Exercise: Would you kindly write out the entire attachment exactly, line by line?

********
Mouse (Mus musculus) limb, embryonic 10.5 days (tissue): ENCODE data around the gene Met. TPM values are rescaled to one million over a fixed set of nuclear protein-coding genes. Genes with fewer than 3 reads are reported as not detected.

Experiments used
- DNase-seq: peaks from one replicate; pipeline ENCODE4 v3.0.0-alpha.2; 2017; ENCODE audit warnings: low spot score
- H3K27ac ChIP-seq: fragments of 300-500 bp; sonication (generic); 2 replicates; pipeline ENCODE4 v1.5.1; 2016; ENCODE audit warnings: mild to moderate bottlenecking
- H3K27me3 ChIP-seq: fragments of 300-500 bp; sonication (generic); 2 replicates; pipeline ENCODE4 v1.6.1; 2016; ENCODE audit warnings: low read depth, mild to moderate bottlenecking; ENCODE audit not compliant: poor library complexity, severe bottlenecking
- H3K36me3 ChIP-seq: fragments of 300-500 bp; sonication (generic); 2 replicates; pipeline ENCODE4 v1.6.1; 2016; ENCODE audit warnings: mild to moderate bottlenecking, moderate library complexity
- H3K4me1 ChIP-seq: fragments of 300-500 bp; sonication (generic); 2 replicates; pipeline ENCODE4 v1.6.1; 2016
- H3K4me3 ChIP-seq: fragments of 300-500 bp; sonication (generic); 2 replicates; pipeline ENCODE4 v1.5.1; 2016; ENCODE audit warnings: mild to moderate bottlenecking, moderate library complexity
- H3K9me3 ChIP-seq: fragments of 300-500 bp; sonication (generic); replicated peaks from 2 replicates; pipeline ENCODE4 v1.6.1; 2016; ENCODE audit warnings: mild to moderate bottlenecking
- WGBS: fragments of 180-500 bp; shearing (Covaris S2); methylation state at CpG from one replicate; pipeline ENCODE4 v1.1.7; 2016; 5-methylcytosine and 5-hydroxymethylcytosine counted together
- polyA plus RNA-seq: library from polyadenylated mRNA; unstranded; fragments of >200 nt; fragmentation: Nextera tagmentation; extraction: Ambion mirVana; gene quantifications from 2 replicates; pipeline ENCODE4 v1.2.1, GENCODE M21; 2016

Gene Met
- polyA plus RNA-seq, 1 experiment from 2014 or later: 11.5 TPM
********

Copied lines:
Mouse (Mus musculus) limb, embryonic 10.5 days (tissue): ENCODE data around the gene Met. TPM values are rescaled to one million over a fixed set of nuclear protein-coding genes. Genes with fewer than 3 reads are reported as not detected.

Experiments used
- DNase-seq: peaks from one replicate; pipeline ENCODE4 v3.0.0-alpha.2; 2017; ENCODE audit warnings: low spot score
- H3K27ac ChIP-seq: fragments of 300-500 bp; sonication (generic); 2 replicates; pipeline ENCODE4 v1.5.1; 2016; ENCODE audit warnings: mild to moderate bottlenecking
- H3K27me3 ChIP-seq: fragments of 300-500 bp; sonication (generic); 2 replicates; pipeline ENCODE4 v1.6.1; 2016; ENCODE audit warnings: low read depth, mild to moderate bottlenecking; ENCODE audit not compliant: poor library complexity, severe bottlenecking
- H3K36me3 ChIP-seq: fragments of 300-500 bp; sonication (generic); 2 replicates; pipeline ENCODE4 v1.6.1; 2016; ENCODE audit warnings: mild to moderate bottlenecking, moderate library complexity
- H3K4me1 ChIP-seq: fragments of 300-500 bp; sonication (generic); 2 replicates; pipeline ENCODE4 v1.6.1; 2016
- H3K4me3 ChIP-seq: fragments of 300-500 bp; sonication (generic); 2 replicates; pipeline ENCODE4 v1.5.1; 2016; ENCODE audit warnings: mild to moderate bottlenecking, moderate library complexity
- H3K9me3 ChIP-seq: fragments of 300-500 bp; sonication (generic); replicated peaks from 2 replicates; pipeline ENCODE4 v1.6.1; 2016; ENCODE audit warnings: mild to moderate bottlenecking
- WGBS: fragments of 180-500 bp; shearing (Covaris S2); methylation state at CpG from one replicate; pipeline ENCODE4 v1.1.7; 2016; 5-methylcytosine and 5-hydroxymethylcytosine counted together
- polyA plus RNA-seq: library from polyadenylated mRNA; unstranded; fragments of >200 nt; fragmentation: Nextera tagmentation; extraction: Ambion mirVana; gene quantifications from 2 replicates; pipeline ENCODE4 v1.2.1, GENCODE M21; 2016

Gene Met
- polyA plus RNA-seq, 1 experiment from 2014 or later: 11.5 TPM